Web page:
Pubdate: Thu, 31 Jan 2008
Source: Times-News, The (ID)
Copyright: 2008 Magic Valley Newspapers
Author: Cassidy Friedman


Three plaintiffs come from city government By Cassidy Friedman
Times-News writer The attorneys could have gone on arguing forever.

The issue of marijuana reform, which has been on the mind of Hailey
city officials since voters passed three initiatives in November, did
not go away when the attorney general and the Hailey city attorney
struck down the measures.

The two attorneys determined that the three initiatives - including
legalization of medicinal marijuana and industrial hemp, and making
the enforcement of marijuana laws a lower police priority - violate
federal and state laws.

City officials said they expect to see marijuana advocates present
four new initiatives for a special election in February.

So on Tuesday evening, Mayor Rick Davis, Chief of Police Jeff Gunther
and City Councilman Don Keirn decided to take the contentious issue
before a judge - hoping a gavel will settle the matter. Whatever the
judge decides, council members will obey, Keirn said.

"We kind of could see this as an ongoing thing," Keirn said. "They are
either legal, in which case we in the city have to enforce them or
they are illegal in which case we will ignore them."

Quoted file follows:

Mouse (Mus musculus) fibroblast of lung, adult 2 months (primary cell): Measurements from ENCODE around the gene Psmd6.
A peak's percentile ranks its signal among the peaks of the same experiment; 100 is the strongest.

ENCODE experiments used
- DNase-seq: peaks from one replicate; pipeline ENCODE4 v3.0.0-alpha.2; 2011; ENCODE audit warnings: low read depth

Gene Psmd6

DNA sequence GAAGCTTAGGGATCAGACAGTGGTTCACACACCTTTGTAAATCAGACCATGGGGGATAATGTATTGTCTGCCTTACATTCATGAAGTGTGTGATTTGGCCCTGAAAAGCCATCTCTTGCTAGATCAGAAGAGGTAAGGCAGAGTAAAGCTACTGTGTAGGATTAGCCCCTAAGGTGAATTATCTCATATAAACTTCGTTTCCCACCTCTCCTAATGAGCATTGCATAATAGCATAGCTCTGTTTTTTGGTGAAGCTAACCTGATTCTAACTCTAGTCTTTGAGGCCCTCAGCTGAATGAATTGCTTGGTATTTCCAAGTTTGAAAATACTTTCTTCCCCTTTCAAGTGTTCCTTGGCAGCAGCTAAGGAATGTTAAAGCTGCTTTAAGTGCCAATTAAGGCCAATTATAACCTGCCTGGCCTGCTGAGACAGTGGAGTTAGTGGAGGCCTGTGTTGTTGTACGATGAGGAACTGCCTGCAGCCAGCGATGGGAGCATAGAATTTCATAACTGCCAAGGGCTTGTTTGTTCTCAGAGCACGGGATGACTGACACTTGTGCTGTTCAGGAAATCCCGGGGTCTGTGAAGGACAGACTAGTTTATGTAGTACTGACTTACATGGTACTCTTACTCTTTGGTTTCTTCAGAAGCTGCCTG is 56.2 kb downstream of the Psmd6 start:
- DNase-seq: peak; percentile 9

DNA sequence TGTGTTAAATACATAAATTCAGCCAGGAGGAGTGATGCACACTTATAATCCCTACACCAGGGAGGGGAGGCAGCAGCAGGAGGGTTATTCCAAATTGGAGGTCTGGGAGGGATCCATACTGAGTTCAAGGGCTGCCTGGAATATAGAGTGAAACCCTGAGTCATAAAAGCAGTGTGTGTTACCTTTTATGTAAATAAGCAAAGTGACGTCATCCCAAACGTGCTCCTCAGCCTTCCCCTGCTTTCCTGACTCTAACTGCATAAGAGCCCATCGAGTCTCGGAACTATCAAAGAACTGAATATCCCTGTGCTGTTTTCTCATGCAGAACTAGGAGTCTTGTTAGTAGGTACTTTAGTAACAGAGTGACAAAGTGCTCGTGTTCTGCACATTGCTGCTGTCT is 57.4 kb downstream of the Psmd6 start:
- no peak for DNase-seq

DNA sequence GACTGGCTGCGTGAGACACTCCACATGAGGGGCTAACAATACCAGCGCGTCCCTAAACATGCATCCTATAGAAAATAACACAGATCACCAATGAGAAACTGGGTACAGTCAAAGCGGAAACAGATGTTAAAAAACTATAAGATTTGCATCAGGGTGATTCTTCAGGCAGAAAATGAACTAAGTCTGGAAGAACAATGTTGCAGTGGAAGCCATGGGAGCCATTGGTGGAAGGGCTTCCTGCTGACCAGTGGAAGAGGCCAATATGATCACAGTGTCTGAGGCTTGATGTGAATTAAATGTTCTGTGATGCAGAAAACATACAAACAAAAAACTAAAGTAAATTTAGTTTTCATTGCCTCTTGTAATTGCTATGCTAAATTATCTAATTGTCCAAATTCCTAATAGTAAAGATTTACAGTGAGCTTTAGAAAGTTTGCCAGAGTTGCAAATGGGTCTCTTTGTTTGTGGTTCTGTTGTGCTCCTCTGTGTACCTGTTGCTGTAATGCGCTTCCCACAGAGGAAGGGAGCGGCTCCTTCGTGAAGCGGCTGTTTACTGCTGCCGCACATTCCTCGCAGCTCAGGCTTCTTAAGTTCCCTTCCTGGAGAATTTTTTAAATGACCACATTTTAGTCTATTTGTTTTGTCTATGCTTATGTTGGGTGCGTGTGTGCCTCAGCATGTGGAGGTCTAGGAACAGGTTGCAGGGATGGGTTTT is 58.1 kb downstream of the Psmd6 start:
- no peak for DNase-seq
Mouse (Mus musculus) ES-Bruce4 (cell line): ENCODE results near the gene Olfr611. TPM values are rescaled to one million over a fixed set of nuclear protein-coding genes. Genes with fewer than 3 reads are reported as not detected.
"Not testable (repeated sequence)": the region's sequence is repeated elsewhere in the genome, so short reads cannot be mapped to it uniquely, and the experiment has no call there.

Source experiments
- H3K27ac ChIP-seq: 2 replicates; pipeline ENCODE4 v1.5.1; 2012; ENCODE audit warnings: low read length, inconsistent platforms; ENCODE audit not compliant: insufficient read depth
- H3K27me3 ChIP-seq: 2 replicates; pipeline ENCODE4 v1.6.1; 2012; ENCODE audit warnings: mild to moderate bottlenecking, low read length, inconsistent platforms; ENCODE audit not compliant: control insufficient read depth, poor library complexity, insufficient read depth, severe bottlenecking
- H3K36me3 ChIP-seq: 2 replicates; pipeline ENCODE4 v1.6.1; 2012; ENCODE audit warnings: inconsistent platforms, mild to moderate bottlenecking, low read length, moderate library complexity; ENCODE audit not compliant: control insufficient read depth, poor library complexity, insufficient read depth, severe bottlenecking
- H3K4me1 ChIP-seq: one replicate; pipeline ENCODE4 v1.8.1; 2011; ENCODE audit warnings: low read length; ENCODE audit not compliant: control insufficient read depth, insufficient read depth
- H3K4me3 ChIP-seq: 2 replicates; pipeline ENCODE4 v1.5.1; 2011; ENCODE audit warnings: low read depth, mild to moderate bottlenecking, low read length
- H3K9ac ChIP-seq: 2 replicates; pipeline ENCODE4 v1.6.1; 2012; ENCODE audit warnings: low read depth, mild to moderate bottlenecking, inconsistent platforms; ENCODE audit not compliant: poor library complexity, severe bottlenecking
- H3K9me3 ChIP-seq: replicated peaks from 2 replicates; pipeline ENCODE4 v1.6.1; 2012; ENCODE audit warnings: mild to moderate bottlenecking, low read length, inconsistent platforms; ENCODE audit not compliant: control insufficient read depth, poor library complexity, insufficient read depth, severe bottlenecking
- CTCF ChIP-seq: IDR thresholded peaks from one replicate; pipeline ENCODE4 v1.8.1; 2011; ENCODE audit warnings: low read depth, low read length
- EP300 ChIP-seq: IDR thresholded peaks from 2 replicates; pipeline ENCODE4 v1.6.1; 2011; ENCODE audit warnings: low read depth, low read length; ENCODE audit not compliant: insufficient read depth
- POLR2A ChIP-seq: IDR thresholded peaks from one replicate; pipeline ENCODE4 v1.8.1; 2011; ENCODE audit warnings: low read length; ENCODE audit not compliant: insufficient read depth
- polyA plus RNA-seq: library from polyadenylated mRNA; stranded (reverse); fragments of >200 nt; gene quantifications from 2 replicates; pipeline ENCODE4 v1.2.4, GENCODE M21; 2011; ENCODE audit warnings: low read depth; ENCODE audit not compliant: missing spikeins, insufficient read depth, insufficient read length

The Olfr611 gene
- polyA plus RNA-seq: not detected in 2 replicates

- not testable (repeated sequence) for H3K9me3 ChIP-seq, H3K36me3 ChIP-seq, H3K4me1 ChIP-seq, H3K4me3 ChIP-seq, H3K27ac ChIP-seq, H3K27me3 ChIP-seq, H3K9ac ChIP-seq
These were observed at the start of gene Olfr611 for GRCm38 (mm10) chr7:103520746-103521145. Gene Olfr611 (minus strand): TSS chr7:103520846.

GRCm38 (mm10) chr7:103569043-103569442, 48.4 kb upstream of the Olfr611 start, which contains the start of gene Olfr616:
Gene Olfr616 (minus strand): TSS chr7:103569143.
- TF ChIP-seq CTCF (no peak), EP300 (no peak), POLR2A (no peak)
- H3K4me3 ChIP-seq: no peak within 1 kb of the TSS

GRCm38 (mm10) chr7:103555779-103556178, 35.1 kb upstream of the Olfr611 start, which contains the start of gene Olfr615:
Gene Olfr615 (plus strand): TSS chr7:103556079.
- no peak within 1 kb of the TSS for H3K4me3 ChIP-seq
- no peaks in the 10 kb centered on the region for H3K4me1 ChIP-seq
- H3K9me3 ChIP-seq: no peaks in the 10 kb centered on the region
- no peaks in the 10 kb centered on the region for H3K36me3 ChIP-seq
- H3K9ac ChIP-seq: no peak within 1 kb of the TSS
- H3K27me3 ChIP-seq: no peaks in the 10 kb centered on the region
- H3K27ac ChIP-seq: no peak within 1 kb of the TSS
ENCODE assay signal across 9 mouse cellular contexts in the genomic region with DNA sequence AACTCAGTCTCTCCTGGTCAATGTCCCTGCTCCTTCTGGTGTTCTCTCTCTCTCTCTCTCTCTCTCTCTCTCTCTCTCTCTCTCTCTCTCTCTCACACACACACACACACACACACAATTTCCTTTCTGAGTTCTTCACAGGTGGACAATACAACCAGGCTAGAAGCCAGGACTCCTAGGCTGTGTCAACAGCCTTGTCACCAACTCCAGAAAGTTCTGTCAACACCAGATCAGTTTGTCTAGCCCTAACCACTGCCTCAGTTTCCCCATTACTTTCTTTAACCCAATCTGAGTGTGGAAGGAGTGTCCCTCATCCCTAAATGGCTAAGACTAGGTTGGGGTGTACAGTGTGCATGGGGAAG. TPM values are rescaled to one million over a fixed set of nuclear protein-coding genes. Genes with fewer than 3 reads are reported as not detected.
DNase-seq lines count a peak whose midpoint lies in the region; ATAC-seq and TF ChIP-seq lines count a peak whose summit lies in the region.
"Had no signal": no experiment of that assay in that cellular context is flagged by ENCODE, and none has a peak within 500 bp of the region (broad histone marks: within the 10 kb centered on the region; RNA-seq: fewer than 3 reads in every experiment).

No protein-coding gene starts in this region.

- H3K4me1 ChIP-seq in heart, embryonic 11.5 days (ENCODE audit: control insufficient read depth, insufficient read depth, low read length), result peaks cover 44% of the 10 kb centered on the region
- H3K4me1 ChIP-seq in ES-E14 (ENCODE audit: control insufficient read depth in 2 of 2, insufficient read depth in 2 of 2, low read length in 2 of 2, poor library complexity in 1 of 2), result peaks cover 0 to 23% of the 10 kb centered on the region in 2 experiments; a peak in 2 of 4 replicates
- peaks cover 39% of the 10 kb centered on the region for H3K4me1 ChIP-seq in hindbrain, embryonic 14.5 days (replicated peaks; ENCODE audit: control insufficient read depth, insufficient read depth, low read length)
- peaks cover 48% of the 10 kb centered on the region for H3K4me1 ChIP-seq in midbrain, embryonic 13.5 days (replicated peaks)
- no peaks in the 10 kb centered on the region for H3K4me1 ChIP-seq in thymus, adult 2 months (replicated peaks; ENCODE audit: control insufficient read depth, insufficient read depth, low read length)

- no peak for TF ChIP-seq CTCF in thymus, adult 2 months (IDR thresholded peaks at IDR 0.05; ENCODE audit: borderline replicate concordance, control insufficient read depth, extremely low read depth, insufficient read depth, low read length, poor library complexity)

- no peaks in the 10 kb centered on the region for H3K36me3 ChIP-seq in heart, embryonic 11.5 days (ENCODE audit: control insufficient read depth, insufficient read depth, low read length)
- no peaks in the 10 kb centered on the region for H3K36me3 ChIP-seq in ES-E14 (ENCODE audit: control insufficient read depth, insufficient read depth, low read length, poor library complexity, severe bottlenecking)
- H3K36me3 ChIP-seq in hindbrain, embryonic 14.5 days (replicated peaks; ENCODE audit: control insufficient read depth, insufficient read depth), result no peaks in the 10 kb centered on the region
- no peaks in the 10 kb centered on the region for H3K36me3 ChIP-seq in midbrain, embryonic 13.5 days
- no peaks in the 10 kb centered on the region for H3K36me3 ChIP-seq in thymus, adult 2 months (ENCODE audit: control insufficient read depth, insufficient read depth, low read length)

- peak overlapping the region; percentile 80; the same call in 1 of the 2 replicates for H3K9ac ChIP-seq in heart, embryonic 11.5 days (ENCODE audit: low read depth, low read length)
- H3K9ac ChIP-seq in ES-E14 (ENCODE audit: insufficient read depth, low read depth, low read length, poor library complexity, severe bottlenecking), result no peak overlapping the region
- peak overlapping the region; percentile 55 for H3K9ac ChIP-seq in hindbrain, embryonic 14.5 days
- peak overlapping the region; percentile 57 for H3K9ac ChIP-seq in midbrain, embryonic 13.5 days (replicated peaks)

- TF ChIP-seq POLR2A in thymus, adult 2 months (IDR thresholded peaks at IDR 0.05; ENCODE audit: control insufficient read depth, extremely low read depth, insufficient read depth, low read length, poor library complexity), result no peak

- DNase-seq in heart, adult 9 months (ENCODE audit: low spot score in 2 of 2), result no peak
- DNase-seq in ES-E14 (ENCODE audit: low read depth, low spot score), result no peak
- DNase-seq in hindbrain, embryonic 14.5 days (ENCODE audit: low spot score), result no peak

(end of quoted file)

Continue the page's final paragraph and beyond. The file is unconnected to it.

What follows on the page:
The paradox is how to get there.

To get a district judge to hear the case, the three plaintiffs are
suing Hailey - the city they represent - for passing illegal
initiatives. The city attorney, who has argued the initiatives are
largely illegal, will have to switch sides.

"As far as I am concerned, Civics 101, the Legislature can pass a law
and the court can decide if that law is legal," said the Hailey City
Attorney Ned Williamson. "It's the same process if people pass a law
and let the judge decide if it's legal."

Williamson, as the city attorney, will represent the city and defend
the initiatives. The plaintiffs will use city money to hire another
attorney to argue the initiatives are illegal and should be struck
down. A judge could also rule partially in favor of either side.

"I think what the goal here is to make a determination on all or part
of the ordinances and if a judge determines some parts are illegal
some parts will be stricken," he said. "This is a common technique
used in court to test the legality of laws. It is called declaratory

Williamson's own advice and the advice he conveyed from the Idaho
Attorney General's Office was to strip the initiatives down to their
bare bones. That counsel infuriated the initiatives' author Ryan Davidson.

Williamson recommended City Council members cut out making medicinal
marijuana legal and render impotent a committee charged with making
marijuana Hailey police's lowest priority.

Keirn said Williamson has begun to identify potential attorneys to
represent the plaintiffs. Keirn also said he did not know when the
plaintiffs will file their lawsuit.
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MAP posted-by: Richard Lake